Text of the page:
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Posts Tagged ‘Ben Batt’

Peter Gill is better known as a director, and a lot less prolific as a playwright, but he’s written a handful of very good plays, of which this is one of the best. First seen in 2002 at the Royal Court, revived just seven years later at the Riverside Studios, which Gill founded, and now nine years on at the Donmar Warehouse in what might be the best of the three.

Farm labourer George lives with his widowed mother in their tied cottage, with his sister Barbara, husband Arthur and their three children in the nearby council estate. Neighbour Doreen persuades George to get involved in the York Mystery Plays where he meets Assistant Director John, up from London, with whom he develops an unlikely friendship and a clandestine relationship; this is the early sixties. It starts and ends after the relationship, moving back to the visit John makes at the beginning of their relationship, an evening after the show and then to George’s mothers’ funeral. It’s not until the end that we fully understand the intervening years.

The culture clash between city and country, North and South, thespian and farmer are deftly handled and the understated writing is matched by a restrained production and a set of beautiful, authentic performances. Robert Hastie’s staging is finely tuned and hugely sensitive. Peter Mackintosh has designed an evocative, realistic, intimate cottage, with the countryside projected high above. Ben Batt and Jonathan Bailey give wonderful, delicate, nuanced performances. Lesley Nicol is simply lovely as the archetypal working class loving Mother. Lucy Black is a down-to-earth Barbara who may be more knowing than we think, and Matthew Wilson her husband Arthur who isn’t knowing at all; both fine characterisations. Katie West beautifully conveys neighbour Doreen’s yearning for George, and there’s an auspicious stage debut from Brian Fletcher as young Jack. A faultless cast.

This is an impeccable revival which draws you in to the world and lives of the characters and captivates you, proving conclusively that its a fine play indeed. This is why I go to the theatre.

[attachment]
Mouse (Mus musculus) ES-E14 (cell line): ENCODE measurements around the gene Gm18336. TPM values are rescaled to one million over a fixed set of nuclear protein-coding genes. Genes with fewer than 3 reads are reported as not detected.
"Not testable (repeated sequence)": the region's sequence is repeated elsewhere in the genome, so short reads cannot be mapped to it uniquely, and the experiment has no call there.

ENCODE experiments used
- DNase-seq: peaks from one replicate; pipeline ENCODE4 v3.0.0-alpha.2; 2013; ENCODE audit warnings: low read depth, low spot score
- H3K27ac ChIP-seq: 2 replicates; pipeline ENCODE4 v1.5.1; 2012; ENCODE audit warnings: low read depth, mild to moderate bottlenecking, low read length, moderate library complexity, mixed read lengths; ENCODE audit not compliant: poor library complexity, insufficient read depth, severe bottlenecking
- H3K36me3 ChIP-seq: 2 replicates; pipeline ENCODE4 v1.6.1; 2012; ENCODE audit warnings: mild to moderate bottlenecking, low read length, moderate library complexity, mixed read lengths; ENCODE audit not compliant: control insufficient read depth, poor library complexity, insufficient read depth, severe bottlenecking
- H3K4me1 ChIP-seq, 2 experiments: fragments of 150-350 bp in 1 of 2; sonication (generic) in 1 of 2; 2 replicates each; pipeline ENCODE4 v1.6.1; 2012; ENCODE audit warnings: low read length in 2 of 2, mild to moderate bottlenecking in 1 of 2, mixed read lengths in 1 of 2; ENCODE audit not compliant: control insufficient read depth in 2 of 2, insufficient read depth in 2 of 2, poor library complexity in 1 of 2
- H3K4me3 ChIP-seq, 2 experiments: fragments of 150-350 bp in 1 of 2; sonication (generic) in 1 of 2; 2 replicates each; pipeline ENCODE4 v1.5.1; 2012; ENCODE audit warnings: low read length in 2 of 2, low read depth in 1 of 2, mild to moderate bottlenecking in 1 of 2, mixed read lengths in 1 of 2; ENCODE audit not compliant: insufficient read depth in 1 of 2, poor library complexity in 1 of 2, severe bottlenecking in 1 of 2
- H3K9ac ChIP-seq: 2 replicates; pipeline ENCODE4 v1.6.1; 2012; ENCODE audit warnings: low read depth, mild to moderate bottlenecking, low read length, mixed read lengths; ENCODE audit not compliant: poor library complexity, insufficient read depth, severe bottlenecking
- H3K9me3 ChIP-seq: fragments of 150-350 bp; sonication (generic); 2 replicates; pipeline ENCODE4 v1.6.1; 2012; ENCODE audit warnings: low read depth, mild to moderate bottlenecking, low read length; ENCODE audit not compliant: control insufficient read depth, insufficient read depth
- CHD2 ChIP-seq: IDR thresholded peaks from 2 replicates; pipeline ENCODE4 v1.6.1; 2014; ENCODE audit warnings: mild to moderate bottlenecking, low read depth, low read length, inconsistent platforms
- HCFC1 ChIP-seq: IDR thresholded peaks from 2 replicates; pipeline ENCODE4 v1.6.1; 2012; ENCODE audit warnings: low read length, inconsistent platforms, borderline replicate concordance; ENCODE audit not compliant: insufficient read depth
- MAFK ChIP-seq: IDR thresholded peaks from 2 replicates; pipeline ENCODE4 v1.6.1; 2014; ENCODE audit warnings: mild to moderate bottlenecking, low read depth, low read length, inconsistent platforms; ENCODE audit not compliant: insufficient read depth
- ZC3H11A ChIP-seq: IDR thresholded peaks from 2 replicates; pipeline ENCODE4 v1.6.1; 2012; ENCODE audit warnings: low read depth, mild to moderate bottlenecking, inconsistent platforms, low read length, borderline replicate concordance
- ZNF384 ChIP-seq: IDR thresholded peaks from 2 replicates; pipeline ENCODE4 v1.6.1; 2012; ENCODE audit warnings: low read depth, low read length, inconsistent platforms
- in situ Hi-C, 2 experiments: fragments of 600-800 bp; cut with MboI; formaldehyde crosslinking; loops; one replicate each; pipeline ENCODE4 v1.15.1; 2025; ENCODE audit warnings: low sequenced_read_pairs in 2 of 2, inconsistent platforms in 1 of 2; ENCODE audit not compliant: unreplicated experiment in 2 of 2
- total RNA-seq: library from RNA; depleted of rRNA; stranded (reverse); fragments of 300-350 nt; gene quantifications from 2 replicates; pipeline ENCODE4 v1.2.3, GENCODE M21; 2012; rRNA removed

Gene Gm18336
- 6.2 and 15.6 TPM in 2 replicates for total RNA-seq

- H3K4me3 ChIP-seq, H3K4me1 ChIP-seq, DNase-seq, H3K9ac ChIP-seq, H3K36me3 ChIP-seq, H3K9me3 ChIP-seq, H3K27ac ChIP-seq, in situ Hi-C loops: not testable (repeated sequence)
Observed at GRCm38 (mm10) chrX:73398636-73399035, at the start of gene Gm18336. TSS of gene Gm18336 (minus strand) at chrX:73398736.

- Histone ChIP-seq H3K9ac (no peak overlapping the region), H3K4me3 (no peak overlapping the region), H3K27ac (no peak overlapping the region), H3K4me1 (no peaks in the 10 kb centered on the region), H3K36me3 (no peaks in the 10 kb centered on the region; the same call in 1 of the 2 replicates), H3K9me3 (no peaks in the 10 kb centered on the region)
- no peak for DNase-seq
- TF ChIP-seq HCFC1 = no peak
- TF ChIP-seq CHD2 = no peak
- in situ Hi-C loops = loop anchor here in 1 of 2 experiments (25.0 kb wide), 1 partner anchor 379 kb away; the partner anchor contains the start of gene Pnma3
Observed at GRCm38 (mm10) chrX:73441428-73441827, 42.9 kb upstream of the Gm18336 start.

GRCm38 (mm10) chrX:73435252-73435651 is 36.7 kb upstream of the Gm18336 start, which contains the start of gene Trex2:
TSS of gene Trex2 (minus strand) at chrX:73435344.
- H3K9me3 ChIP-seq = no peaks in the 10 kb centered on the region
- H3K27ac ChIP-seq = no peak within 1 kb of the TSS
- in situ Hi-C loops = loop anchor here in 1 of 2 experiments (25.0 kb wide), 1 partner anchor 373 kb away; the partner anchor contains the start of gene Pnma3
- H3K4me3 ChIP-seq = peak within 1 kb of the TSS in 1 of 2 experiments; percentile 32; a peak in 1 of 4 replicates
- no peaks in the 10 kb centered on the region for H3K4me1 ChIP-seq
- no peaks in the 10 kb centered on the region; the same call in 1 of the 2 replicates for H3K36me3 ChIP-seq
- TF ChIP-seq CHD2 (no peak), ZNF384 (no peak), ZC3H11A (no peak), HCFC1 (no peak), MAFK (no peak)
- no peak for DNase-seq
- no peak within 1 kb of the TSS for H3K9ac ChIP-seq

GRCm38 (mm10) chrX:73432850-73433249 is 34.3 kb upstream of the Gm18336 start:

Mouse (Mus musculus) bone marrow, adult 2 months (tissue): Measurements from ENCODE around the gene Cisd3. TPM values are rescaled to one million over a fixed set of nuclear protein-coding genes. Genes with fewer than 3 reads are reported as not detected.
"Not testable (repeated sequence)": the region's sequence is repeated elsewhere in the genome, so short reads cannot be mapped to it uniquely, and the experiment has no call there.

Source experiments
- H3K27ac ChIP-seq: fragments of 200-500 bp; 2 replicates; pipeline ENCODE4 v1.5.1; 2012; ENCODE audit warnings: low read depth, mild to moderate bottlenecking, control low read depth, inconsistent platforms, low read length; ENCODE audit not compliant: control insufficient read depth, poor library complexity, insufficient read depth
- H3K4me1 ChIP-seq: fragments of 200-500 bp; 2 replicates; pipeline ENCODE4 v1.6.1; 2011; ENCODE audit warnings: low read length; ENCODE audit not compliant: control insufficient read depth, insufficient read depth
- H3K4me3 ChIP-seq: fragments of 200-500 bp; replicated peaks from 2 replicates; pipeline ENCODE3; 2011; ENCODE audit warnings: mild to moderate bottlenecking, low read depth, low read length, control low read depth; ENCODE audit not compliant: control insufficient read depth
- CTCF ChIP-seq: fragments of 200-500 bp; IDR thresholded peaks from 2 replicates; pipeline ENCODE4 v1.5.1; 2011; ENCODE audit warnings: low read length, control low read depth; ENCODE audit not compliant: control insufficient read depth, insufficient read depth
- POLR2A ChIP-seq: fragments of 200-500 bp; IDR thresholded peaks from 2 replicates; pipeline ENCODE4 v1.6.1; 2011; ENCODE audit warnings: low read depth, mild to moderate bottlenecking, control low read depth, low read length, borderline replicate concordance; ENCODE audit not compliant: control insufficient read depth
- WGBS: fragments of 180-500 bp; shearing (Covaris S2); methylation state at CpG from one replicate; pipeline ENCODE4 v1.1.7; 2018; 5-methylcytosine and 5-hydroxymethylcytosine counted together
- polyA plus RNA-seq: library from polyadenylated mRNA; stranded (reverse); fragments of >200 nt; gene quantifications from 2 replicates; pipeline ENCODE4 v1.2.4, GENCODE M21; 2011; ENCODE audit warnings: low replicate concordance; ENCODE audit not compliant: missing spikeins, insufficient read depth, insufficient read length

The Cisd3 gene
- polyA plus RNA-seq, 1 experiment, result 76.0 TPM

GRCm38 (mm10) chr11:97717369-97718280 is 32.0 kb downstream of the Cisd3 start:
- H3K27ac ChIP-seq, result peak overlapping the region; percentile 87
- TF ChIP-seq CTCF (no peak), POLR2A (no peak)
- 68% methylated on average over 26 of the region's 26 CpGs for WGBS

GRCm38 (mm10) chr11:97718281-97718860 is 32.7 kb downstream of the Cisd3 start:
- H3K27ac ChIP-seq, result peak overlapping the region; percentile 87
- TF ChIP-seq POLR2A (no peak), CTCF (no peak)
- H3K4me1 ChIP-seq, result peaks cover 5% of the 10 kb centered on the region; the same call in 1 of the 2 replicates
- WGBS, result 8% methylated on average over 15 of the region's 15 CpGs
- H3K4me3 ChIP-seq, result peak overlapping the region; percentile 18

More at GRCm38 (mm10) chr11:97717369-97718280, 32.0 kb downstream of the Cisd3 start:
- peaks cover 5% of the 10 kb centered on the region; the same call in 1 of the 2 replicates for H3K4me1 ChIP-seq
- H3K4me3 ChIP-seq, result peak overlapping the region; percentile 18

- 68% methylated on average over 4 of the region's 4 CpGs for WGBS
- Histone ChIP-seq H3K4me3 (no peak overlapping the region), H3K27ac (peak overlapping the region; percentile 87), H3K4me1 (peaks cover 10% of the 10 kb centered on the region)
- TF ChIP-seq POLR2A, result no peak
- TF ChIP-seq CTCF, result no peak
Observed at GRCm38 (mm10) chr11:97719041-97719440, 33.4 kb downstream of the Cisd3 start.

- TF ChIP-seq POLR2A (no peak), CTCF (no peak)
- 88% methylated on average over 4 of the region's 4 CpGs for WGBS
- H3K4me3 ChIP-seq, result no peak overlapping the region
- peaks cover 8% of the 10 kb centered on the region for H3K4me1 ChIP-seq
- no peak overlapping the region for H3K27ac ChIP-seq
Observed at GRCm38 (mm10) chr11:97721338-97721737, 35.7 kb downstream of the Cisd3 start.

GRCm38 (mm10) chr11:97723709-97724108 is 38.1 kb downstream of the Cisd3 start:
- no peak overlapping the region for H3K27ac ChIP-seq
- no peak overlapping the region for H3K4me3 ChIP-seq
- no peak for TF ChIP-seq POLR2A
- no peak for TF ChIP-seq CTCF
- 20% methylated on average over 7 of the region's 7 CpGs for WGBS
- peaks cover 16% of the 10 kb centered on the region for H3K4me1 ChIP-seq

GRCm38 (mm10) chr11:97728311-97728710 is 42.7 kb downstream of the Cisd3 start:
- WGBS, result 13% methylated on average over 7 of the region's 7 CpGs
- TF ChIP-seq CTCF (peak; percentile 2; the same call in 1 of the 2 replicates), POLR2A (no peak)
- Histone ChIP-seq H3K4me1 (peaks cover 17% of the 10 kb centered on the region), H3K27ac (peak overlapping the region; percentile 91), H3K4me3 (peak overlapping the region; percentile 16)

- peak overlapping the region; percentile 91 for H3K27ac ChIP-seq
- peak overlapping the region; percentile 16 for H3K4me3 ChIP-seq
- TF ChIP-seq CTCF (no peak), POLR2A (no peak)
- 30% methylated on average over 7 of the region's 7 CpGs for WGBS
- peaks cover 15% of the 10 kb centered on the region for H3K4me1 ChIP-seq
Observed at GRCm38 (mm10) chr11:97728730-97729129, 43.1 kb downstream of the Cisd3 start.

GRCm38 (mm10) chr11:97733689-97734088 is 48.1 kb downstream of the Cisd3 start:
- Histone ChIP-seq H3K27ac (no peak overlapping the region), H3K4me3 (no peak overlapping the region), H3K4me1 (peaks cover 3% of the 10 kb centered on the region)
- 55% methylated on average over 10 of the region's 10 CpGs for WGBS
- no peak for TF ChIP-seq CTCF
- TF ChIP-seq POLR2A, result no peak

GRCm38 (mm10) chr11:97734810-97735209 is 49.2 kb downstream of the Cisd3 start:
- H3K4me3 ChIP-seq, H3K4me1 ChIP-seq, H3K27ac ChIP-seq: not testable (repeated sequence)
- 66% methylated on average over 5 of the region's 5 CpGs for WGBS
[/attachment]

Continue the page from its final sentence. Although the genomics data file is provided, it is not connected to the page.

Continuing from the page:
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When the prodigiously talented Georg Buchner died aged 23, leaving behind this unfinished play, little did he know that in the following 180 years it would get more than thirty stage adaptations as well as three musicals, two operas, and a ballet. I find the attraction a bit of a puzzle. This latest one by another prodigious talent, Jack Thorne, is set in Berlin towards the end of the cold war and Woyzeck is a young British squaddie. The story is reasonably faithful to the original, and it’s given a stunning production by Joe Murphy.

Woyzeck was an orphan who spent much of his early life in foster care. Things start going wrong before the play begins when he joins the army and is posted to Northern Ireland, where amongst other things he goes AWOL, but he falls in love there with catholic girl Marie who, with their child, joins him in the next posting in Germany. Here he teams up with rather cocky fellow soldier Andrews and is befriended by Captain Thompson, whose interest in him may not be as innocent as it seems. Woyzeck, Marie and their child have to live in town in a seedy flat as they are unmarried. They are broke and amongst their money making schemes, they allow Andrews to use the flat for his assignations with the Captain’s wife and Woyzeck participates in dubious drug trials. With everything life has thrown at him, Woyzeck is on an irreversible downwards mental health spiral which inevitably ends in tragedy.

Tom Scutt’s design features twenty-five thick Berlin wall like panels which fly or slide onto the stage, creating different configurations, stunningly lit by Neil Austin, with an atmospheric soundtrack by Isobel Waller-Bridge and Gareth Fry. It’s a uniformly superb cast. I’m used to seeing Nancy Carroll in much safer roles; here she’s brilliantly racy and sexy. I was hugely impressed by Ben Batt as Andrews, Sarah Greene is terrific as Marie and Steffan Rhodri is excellent as the Captain, but its John Boyega’s show and he rises to the challenge, and more.

It’s not an easy ride, but it is an impressive achievement. 

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